On a facility basis, with the acquisition, Catalent acquired planned and existing clinical and commercial manufacturing facilities in Gosselies, Belgium and Houston, Texas. In Gosselies, Catalent gained a 26,000-square-foot clinical manufacturing site with four process development labs, 10 cleanrooms for cGMP manufacturing, Grade B storage, nitrogen storage, fill–finish services, and in-house quality-control labs. Under construction adjacent to the existing site in Gosselies, is a large-scale 60,000-square-foot manufacturing facility that will have dedicated commercial suites and that is expected to be fully commissioned in 2021. In Houston, Catalent is gaining a 32,000-square-foot clinical facility with eight cleanrooms, three development labs, and in-house quality-control labs, which is expected to be fully validated in the second quarter of 2020 and that will employ a team of over 50 employees. In addition, a commercial manufacturing site, which will mirror the facility in Belgium, is in the preliminary planning stages with sites in Texas being identified.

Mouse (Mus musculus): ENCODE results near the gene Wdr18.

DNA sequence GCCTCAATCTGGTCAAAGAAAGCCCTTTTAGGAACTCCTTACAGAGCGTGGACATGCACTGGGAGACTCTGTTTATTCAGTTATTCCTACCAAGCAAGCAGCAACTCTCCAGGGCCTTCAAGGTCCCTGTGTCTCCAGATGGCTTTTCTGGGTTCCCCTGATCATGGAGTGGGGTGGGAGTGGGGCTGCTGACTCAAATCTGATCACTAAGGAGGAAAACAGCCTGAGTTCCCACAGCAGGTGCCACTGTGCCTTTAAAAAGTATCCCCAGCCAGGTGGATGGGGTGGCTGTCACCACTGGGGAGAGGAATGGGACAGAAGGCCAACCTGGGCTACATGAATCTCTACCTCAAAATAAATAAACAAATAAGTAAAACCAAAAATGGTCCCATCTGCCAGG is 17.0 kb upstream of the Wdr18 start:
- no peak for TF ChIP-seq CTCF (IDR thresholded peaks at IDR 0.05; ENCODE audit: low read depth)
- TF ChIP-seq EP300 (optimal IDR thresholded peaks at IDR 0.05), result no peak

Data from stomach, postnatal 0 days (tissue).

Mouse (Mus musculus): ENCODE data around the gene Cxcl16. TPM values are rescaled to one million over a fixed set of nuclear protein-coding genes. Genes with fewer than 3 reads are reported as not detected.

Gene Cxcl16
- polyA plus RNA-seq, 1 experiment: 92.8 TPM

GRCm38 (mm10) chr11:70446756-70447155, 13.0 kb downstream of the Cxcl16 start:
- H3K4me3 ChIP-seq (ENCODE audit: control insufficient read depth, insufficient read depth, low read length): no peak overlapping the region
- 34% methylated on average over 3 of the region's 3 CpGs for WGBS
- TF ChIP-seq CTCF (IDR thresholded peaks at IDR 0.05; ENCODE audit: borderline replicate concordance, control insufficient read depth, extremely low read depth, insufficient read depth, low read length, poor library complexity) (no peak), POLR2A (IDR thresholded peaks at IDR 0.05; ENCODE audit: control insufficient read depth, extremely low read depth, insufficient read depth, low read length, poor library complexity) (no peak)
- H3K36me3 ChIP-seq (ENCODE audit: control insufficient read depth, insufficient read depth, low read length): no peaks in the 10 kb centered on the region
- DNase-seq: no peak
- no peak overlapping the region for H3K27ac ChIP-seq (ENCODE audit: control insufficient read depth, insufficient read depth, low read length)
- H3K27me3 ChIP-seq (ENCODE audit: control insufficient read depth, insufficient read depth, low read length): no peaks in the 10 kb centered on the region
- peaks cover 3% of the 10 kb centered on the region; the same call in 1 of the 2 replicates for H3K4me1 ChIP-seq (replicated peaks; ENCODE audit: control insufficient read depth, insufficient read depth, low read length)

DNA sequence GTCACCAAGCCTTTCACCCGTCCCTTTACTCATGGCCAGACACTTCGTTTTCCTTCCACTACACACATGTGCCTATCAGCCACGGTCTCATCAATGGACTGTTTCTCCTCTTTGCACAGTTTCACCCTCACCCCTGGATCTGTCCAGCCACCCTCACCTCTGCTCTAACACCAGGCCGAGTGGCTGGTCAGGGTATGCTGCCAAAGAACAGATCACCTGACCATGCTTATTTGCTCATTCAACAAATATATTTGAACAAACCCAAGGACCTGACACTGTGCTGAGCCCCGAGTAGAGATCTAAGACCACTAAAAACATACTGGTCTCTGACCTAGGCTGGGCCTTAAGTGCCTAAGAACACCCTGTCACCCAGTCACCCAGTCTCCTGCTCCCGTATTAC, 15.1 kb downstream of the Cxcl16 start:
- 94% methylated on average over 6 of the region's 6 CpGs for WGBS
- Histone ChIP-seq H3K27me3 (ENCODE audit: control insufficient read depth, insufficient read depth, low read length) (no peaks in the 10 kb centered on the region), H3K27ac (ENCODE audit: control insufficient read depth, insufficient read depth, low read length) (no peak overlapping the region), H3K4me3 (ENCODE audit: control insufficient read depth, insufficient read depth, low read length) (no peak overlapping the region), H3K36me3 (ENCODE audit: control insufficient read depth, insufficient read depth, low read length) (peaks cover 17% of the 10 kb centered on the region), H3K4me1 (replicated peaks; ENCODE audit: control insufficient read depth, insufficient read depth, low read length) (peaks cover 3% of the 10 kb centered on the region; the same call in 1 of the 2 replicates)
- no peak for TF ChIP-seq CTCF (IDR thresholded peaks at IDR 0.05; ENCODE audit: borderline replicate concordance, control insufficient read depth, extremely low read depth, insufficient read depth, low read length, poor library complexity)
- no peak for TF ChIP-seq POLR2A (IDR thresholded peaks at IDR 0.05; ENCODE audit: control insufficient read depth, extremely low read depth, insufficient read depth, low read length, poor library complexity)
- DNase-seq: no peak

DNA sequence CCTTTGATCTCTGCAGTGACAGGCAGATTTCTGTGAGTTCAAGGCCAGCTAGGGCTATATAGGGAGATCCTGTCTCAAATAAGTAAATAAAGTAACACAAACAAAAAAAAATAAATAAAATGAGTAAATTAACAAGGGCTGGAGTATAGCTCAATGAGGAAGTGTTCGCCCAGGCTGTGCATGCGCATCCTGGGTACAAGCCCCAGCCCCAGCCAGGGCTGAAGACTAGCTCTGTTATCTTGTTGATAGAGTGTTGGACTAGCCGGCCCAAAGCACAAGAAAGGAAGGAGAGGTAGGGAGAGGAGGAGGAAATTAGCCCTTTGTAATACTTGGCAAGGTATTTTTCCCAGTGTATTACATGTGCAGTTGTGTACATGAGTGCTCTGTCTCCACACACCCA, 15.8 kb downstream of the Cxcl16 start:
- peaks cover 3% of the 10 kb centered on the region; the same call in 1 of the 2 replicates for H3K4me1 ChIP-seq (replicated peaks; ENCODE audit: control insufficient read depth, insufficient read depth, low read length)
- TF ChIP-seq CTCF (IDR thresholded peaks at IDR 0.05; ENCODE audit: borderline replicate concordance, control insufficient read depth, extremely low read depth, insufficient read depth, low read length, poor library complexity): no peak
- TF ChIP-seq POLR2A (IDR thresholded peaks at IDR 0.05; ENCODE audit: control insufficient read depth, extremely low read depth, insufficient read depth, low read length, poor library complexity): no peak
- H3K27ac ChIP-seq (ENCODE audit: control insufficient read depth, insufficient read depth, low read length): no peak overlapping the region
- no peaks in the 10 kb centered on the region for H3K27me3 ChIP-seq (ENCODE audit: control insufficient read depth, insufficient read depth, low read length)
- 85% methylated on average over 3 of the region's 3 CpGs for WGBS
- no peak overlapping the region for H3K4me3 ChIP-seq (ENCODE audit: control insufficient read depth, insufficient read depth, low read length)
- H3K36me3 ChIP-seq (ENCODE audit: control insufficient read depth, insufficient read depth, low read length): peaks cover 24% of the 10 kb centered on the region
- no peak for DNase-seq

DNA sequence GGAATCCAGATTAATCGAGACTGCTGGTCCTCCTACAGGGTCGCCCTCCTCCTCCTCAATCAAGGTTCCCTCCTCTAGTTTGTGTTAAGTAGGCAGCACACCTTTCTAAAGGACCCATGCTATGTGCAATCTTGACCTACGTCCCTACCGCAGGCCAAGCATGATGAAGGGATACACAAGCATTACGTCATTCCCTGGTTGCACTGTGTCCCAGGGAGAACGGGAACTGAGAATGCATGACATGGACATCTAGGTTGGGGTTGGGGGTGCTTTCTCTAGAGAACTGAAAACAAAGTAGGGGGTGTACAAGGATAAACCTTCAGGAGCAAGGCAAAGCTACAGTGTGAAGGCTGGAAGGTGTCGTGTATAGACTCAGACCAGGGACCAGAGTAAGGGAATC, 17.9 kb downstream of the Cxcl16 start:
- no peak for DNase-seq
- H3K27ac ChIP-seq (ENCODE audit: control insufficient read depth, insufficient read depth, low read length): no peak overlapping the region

Thermo Fisher Scientific. Thermo Fisher Scientific, too, added to its development and manufacturing capabilities in cell and gene therapies with its $1.7-billion acquisition in 2019 of Brammer Bio, a cell- and gene-therapy CDMO. Following that acquisition, Thermo Fisher has expanded its viral vector development and manufacturing capabilities by opening a new site in Lexington, Massachusetts and expanding sites in Cambridge, Massachusetts and Alachua, Florida. The company also plans to open a new cell-therapy development and manufacturing collaboration center in Princeton, New Jersey to combine pharma services and biosciences expertise from across the broader Thermo Fisher network. A new cell-therapy facility will come on line at the same location later this year (2020).